5) ‘Angels waited on him’ means that they ministered to and helped Jesus.  So, we’re driven out into the wilderness for 40 days to fight, and we have help.

Today’s help comes from Dr. Peter Kreeft, a Catholic philosopher, with three suggestions in his solution to sloth.

1) The first suggestion has to do with hunger.  Our bodies need food, and so do our souls.  But, though we hunger for God, we fill ourselves with other things.  Jesus, however, did the opposite: When He was fasting for 40 days, He let God fill His bodily hunger.  So the first way to defeat our sloth is to feel the hunger for God.  If we can, this Lent, give up some food to remind ourselves that we hunger for God.  For example, skip a meal, skip your favourite food, or eat something healthy that you don’t like—the point is that the practice should make you think of your hunger for God!  But, let’s say some of us are too spiritually lazy to do even this.  For us, we’re going to pray something very unusual: We’re going to pray today during the Prayer of the Faithful that we feel a souring of our earthly joy, that we feel a divine discontent, an unhappiness that turns us to hunger for God!

2) The second way to defeat our sloth is to pray for more faith.  Everyone hungers to receive what’s good, even the lazy.  But not everyone hungers to give what’s good.  Why is it that not everyone knows that “it is more blessed to give than to receive” (Acts 20:35).  “Because we know this only by faith” (Peter Kreeft, Back to Virtue, 162).  So, spiritually lazy people are weak in faith, while the energetic are strong in faith.  Pray for more faith!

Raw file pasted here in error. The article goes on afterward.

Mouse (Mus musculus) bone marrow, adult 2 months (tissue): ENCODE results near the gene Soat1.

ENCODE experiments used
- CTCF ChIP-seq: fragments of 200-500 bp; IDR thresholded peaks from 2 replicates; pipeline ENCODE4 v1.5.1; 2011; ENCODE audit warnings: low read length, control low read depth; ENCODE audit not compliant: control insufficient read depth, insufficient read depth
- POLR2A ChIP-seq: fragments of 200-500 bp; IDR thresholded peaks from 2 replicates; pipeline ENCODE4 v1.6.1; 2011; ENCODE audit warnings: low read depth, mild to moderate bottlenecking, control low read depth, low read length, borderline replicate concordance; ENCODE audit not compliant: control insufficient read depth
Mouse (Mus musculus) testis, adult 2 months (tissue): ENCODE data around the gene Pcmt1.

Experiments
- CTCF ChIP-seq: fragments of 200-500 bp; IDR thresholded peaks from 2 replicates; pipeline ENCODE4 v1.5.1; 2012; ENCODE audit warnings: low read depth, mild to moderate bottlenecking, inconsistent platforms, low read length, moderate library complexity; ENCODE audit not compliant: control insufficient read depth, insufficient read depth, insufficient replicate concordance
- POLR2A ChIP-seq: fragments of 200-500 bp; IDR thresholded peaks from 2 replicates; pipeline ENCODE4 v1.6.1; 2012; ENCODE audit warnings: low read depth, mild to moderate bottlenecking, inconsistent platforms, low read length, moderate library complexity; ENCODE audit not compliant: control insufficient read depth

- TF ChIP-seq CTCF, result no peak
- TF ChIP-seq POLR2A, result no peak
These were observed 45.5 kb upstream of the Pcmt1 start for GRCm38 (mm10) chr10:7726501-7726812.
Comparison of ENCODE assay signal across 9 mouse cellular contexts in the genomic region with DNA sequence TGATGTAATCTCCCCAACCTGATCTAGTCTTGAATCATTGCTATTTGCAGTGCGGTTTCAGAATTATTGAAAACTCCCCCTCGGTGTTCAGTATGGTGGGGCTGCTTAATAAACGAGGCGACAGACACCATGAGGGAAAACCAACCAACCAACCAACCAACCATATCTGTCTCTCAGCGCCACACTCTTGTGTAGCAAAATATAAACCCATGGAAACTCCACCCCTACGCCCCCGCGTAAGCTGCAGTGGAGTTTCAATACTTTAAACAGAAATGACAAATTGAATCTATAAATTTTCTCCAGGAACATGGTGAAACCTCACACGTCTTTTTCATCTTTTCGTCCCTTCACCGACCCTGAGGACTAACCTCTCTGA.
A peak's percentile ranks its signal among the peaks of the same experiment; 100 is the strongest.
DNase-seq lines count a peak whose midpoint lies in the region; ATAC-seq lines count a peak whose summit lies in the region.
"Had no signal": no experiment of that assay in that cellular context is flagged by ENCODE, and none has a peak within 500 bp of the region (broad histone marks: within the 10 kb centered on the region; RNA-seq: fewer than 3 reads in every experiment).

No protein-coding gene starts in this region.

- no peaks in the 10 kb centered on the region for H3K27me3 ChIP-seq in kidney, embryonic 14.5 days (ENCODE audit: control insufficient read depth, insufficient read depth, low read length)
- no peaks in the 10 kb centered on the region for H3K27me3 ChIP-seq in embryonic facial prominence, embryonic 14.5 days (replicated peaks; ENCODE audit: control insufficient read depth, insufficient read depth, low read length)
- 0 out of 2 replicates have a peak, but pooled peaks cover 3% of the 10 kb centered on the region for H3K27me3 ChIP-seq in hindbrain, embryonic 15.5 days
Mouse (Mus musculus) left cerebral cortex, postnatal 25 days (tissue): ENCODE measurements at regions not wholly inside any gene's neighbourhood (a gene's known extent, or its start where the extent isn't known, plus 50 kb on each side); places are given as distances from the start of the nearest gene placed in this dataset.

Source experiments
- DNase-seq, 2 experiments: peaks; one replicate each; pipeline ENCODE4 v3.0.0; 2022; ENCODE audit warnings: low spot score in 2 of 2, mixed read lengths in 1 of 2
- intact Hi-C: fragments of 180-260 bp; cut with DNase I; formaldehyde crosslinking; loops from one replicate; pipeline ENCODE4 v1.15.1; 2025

3) Kreeft writes, “How blessed is poverty, suffering, and anything that destroys the most deadly thing in the world, the quiet drift to Hell!” (163).  Material poverty can force us to think of God and other people.  If we see other people suffering materially, this will also wake us to realize that we shouldn’t hoard material things, but use them for others, and this will make us more spiritually energetic!  This is almsgiving.  If we donate money to a worthy cause, or needed items to St. Vincent de Paul Society, we create more room for God in our hearts.  Give away material things!

Let’s now finish off with a time of silence and reflect on six ideas.  As part of our Lenten wilderness experience, we’re going to use silence as a spiritual tool, because it helps us face our demons.  Sloth is usually so deep that one homily isn’t enough to defeat it, but an experience in the wilderness is.  These six ideas are ones I say to myself, and they’re pointed, because the wilderness isn’t meant to be comfy.  Just meditate on the ones that hit you hardest.

1)  Because of your sloth, you’re losing spiritual power to help the people you love the most.

2)  Stop making excuses and face this demon.  God the Father loves you, which is why He says in Revelation: “I wish that you were either cold or hot.  So, because you are lukewarm… I am about to spit you out of my mouth” (3:16).

3)  Don’t blame COVID-19 for your sloth.  It’s just revealed something that’s deeper in you.

4)  There are people in your life that want to help you.  Talk to them about your struggles.

5)  One small step in the right direction is a brave step.  Can you fast?  Can you give alms?

6)  God’s grace is available.  Ask daily for an increase in faith.